Cambridge Residents Take Part in Zero Waste Week 2013
As a nation, and indeed a planet, we are all collectively becoming far more aware of our responsibilities in relation to waste and recycling, particularly when it comes to reducing the amount of food that ends up in our bins (and, subsequently, in landfill).
With this in mind, some residents of Huntingdon and Cambridge have taken action into their own hands recently, embarking on the nationwide Zero Waste Week scheme at the start of September. Now in its sixth year, the initiative was set up to encourage the reduction of landfill waste, while also changing attitudes towards wasting food (and money).
This year, the theme is “use it up”, and it refers to cutting down on overfilling cupboards and fridges with food that eventually gets thrown away due to being surplus to requirements and going mouldy. The scheme is simple, and challenges the people who take part to not to generate any landfill waste for an entire week – or at least as little as possible.
The focus here is on avoiding food wastage, and the Zero Waste Week website provides participants with a helpful sign up form that adds your zero waste pledge, as well as advice for making it through the week, such as recipes that are leftovers-heavy.
Other tips include more effective management of portion control, cutting down on overbuying (BOGOF offers, buying fresh items in bulk instead of loose etc.), planning meals more carefully, paying attention to the food itself rather than the best before dates and much more.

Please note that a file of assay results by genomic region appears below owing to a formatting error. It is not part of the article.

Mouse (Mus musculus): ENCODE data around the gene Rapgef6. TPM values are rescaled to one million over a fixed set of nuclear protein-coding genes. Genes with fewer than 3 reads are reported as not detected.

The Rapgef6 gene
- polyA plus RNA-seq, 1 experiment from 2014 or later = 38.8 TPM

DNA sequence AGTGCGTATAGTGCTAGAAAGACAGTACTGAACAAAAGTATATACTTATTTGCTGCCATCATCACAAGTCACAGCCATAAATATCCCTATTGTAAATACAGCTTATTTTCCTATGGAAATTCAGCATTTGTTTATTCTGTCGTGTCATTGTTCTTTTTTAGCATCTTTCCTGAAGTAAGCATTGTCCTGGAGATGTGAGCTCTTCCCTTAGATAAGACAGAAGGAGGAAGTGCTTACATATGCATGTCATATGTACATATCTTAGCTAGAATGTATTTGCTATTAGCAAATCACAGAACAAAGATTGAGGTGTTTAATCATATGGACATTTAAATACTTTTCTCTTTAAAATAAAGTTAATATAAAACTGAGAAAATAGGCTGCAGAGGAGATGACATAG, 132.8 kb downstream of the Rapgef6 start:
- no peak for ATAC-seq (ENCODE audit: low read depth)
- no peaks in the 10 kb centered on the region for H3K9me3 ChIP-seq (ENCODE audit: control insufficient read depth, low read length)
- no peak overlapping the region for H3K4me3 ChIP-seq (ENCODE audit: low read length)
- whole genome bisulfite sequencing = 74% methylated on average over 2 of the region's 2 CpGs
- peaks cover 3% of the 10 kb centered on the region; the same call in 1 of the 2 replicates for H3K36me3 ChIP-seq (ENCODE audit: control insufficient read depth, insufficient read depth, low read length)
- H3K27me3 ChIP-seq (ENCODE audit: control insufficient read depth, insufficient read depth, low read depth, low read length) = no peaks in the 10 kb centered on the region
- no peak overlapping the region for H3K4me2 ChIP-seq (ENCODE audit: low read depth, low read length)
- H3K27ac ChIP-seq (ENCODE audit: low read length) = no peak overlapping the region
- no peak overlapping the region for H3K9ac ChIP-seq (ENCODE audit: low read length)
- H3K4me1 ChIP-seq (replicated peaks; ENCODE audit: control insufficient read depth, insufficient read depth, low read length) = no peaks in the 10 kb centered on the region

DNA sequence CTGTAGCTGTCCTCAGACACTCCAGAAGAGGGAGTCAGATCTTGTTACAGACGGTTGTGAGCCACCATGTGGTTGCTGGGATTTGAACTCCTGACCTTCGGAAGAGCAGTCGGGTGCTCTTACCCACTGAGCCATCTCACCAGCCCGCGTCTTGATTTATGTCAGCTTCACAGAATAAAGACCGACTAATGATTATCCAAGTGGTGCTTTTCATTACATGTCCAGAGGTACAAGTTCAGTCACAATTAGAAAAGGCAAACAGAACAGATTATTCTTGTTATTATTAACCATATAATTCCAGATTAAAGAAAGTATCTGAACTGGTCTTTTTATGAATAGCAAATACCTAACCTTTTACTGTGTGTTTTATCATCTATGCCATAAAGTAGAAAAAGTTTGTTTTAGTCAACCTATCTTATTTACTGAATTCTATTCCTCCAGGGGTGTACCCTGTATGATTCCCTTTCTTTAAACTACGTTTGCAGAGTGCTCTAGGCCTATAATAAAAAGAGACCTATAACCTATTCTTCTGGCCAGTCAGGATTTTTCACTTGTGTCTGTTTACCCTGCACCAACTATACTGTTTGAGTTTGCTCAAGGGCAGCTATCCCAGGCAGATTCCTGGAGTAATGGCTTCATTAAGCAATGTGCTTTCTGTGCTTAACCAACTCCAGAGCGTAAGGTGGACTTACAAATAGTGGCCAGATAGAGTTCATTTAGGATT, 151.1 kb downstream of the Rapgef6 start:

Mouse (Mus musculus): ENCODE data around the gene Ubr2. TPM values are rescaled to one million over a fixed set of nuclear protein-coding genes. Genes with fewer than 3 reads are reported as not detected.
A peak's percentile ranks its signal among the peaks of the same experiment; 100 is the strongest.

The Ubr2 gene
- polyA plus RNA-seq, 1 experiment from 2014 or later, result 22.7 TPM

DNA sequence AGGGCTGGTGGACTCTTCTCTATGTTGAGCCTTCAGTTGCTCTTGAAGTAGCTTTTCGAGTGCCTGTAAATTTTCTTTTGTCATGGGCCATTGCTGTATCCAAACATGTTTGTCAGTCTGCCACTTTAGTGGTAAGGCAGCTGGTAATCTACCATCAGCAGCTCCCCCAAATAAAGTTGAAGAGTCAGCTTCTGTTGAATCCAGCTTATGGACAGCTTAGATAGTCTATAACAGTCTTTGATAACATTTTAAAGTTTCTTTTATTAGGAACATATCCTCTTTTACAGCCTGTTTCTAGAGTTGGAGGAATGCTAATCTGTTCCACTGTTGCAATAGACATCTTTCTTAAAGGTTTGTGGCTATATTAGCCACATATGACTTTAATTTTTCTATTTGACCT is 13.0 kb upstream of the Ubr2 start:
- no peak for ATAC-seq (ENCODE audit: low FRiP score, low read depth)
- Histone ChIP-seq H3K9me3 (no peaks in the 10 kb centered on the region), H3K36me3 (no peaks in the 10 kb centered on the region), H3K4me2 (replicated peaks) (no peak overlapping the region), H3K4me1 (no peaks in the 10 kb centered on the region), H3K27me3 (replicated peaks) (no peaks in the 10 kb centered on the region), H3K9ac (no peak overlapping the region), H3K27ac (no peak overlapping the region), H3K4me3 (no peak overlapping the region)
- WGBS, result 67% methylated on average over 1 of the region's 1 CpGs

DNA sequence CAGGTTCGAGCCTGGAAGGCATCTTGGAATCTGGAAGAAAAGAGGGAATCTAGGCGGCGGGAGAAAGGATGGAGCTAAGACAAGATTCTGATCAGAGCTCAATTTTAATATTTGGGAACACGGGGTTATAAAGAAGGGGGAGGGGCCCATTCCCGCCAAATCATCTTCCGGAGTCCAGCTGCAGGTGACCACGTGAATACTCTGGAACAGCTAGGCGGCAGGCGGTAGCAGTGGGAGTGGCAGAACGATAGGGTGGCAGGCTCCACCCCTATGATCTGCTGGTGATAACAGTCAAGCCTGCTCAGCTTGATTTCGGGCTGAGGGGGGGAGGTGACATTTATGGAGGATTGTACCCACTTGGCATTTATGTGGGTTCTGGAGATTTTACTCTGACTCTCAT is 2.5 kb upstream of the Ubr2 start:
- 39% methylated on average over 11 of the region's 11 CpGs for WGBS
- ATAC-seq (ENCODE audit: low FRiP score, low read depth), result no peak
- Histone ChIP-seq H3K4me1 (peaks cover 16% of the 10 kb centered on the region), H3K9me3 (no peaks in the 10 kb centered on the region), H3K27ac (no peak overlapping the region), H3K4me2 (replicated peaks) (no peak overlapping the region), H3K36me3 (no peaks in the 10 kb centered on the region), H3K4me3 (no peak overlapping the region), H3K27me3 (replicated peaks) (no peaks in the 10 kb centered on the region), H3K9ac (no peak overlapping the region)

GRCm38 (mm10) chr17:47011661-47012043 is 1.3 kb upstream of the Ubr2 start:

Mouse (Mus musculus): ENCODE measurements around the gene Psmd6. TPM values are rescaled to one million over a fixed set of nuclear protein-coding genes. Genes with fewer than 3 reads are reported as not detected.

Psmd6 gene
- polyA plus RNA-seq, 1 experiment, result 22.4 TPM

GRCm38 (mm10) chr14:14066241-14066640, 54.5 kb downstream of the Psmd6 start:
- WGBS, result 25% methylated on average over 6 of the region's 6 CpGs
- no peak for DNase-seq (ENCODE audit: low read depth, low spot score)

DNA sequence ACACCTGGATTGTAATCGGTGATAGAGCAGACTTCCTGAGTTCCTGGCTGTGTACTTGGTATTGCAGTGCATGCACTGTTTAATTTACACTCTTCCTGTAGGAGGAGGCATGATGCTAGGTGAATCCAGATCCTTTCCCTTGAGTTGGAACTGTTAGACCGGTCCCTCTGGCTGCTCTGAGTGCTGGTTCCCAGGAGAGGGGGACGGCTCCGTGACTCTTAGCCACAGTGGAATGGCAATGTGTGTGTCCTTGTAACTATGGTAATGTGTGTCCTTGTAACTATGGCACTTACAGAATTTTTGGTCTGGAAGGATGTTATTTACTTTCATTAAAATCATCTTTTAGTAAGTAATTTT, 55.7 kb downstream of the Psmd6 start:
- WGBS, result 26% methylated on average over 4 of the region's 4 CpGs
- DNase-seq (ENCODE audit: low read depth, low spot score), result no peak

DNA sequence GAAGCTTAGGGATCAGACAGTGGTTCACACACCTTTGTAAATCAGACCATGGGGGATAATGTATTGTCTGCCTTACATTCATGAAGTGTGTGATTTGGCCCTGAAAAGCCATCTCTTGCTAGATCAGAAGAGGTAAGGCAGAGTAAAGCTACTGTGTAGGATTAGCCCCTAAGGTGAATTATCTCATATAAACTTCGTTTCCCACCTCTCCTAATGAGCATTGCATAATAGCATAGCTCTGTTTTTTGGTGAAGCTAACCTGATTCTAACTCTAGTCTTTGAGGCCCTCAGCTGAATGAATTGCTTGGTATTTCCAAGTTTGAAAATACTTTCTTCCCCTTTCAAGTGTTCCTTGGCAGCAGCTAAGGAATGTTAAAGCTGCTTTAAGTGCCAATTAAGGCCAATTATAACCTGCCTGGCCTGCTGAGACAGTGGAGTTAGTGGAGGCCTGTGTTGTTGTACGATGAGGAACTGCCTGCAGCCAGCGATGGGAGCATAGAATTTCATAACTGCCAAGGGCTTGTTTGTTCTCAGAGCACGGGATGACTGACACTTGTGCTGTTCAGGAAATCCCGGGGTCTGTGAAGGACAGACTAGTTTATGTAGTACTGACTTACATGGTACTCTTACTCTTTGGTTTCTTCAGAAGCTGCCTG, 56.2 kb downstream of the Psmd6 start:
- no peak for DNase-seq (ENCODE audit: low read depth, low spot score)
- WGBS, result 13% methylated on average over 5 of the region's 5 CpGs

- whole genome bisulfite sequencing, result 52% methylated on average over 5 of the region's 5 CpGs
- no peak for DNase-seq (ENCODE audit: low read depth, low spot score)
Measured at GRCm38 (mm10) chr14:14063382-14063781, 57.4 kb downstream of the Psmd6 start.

Zero Waste Week was introduced in association with The Rubbish Diet; a nationwide operation that positions itself as a “slimming club for bins” and encourages its participants to keep stringent records of what they throw away. The two initiatives work side-by-side, echoing the DIY roots of The Rubbish Diet, which began when Bury St Edmonds mother of two, Karen Cannard, started to blog about what she had thrown away in an eight week period back in 2008.
According to Cambridge City Councillor Jean Swanson, we spend over £12bn a year as a nation on food that we throw away – ironic, considering that many have thrown their arms up at the government’s recent introduction of free school meals for all infant school children, at a cost of £600m to the taxpayer. This makes initiatives like Zero Waste Week an important eye-opener for some in the area Cambridge and Peterborough area, and the hope is that many who took part will uphold the week’s ideals of waste reduction and money saving throughout the year.
With the region’s changing attitudes towards waste management seeing a further emphasis on recycling, turning to reliable experts such as Woodford Recycling to carry out first rate processing of all household and commercial waste at our Huntingdon recycling centre is the best course of action. We aim to process up to 85% of the waste we collect, and our team are fully trained to sort all materials in an efficient manner to ensure effective disposal.
Get in touch with Woodford Recycling today for more information.